CURLY TOP (Fox, 1935), directed by Irving Cummings, stars popular child star Shirley Temple and her most distinctive features of all, the curls of her hair seen flashing on camera during the opening credits before her smiling face fills up the screen. This is followed by the faces and listed names of her co-stars John Boles and Rochelle Hudson who are equally matched in the story that revolves around Temple's character. Reportedly an unofficial remake to the Jane Webster story "Daddy Long Legs" most recently filmed in 1931 with Janet Gaynor and Warner Baxter, this version remains one of the most beloved movies in Temple's early career.
In an fade-in reminiscent to a Charles Dickens novel that opens during a cold, dark, rainy night at the Lakeside Orphanage where a group of little girls are seen marching upstairs in perfect order, escorted by the stern Mrs. Higgins (Rafaela Ottiano) and the very nice Henrietta Denham (Jane Darwell). Other members of the orphanage are the Blair sisters, Mary (Rochelle Hudson) and Elizabeth (Shirley Temple), whose parents, stage performers, were killed in an automobile accident. Mary, the eldest, not only earns her keep helping with the chores from morning till night, but looks after Elizabeth, who playful manner always lands her in trouble. Aside from acquiring a pony named Spunky and a duck as her pets, Elizabeth, better known as "Curly," entertains the orphans by singing the songs written by Mary. Her entertainment is witnessed by the visiting members of the board of trustees headed by Mr. Wyckoff (Etienne Girardot), and Edward Morgan (John Boles), a bachelor heir to millions whose fortune may be the means of financial support for the orphanage. So impressed by this little girl, Morgan decides to sponsor the girls in secret, acting as a lawyer to his millionaire friend, "Hiram Jones" who wants to adopt them. Morgan fulfills his act of human kindness by having the girls (pony and duck, too) stay with him for the summer at his beach house, accompanied by his Aunt Genevieve (Esther Dale), Reynolds (Arthur Treacher), the butler, and a chef (Billy Gilbert), giving them every happiness money can buy. While Elizabeth is having the time of her life, ranging from water skiing with "Uncle Edward" and entertaining guests by doing a hula dance at the beach, Mary, who has attracted the attention of Jimmy Rogers (Maurice Murphy), a young pilot, becomes disillusioned when she overhears the reason why she and "Curly" were actually taken in by Morgan in the first place.
A light-hearted story with doses of fine tunes thrown in, compliments of composers Ted Koehler, Edward Heyman, Irving Caesar and Ray Henderson, including "Animal Crackers in My Soup" (sung by Shirley Temple); "It's All So New to Me" (sung by John Boles as he envisions wall paintings of Curly coming to life); "The Simple Things in Life" (sung by Rochelle Hudson); "When I Grow Up" (sung by Temple enacting the part of a little girl, young adult and grandmother in a wheelchair); and "Curly Top" (sung by Boles, danced by Temple on top of piano). Boles and Hudson each provide solos to best advantage while "Animal Crackers in My Soup" became as synonymous to Temple's "On the Good Ship Lollipop."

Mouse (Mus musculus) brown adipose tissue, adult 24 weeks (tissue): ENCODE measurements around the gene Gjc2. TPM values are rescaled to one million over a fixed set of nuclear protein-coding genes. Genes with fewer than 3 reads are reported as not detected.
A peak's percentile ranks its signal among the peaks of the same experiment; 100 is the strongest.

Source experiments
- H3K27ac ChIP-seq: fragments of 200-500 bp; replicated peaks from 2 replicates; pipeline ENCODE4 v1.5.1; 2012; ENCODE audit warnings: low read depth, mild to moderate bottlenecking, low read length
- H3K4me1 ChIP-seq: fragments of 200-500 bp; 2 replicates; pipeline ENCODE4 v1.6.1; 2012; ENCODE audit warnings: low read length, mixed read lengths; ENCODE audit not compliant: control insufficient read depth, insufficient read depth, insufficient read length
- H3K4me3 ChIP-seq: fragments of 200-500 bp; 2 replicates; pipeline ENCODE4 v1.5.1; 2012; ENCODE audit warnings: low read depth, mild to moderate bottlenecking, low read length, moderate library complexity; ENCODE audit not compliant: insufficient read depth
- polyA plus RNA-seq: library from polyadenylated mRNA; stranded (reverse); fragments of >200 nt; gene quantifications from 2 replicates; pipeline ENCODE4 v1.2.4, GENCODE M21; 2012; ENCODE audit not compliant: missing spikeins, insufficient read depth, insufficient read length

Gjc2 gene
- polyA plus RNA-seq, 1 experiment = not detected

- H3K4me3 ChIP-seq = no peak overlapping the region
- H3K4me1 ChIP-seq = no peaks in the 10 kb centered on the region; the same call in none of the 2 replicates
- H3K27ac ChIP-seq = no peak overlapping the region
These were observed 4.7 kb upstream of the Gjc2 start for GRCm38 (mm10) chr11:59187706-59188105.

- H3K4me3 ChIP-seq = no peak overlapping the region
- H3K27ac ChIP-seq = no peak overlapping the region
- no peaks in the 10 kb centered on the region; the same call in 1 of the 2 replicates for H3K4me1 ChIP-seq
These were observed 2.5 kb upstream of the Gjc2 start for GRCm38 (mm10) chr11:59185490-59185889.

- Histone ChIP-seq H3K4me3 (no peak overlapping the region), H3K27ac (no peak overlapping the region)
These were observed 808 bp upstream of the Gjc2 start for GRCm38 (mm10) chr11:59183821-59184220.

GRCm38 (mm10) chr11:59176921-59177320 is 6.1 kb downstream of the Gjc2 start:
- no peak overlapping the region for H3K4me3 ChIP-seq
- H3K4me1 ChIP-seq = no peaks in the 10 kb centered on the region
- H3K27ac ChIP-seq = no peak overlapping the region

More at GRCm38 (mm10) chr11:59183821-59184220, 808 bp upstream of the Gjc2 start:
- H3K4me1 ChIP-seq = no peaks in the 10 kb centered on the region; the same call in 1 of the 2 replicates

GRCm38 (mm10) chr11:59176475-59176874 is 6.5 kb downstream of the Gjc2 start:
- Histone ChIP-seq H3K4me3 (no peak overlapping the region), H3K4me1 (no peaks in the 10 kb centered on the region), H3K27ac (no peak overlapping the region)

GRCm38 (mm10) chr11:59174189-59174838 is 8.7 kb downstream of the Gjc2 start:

Although Hudson never appeared opposite Temple again, John Boles would enact the role as her father in THE LITTLEST REBEL (Fox, 1935). Next to James Dunn, Boles works extremely well with Temple. Such a likable actor, Boles, through his good graces captured on screen, demonstrates how much he enjoys working with Temple, particularly with his sincere hug. Arthur Treacher, whose butler characters has become his trademark, is teamed with Temple for the first time. With his catch phrase "My word!" taking precedence over Temple's constant "Oh, my goodness," they make a wonderful pair. One of their key scenes together finds Treacher teaching Temple table etiquette. "My word!" Another notable moment finds Temple doing a Hawaiian dance on the beach, a scene that was used for Temple's latter movie, YOUNG PEOPLE (1940), and a segment for the 1970s documentary about the movies, "That's Hollywood" narrated by Tom Bosley. In an episode dedicated to deleted scenes from the final movie print, the writers of that series mislabeled the hula dance number edited from CURLY TOP because of Temple being topless, sporting only a hula dress and a lei over her neck, while in reality this scene has always existed in the finished product.
Formerly presented on many local TV channels since the 1960s on its Shirley Temple festivals, by which many stations eliminated the opening ten minutes, having the movie begin instead in the morning where Mrs. Denham (Jane Darwell) is seen raising the window shades and finding Curly's horse sleeping on the bed next to her. CURLY TOP, along with other Temple favorites, were later shown on various cable channels, ranging from The Disney Channel (1990s); American Movie Classics (1996-2000, sporadic revivals after-wards), Fox Movie Channel and Turner Classic Movies (TCM premiere: July 6, 2015). Available in both VHS and DVD in black and white or "colorized" formats, the most complete copy for CURLY TOP (77 minutes) happens to be from its 1988 VHS copy distributed by Playhouse Video that even goes as far as including the exit music to the title song in blank screen following the closing casting credits.
CURLY TOP may not be reality, but it sure serves its purpose as a happy kind of movie for everyone and anyone to enjoy, thanks to those who've made it all possible, the staff, supporting players, and most of all, "Curly Top" herself. (***)
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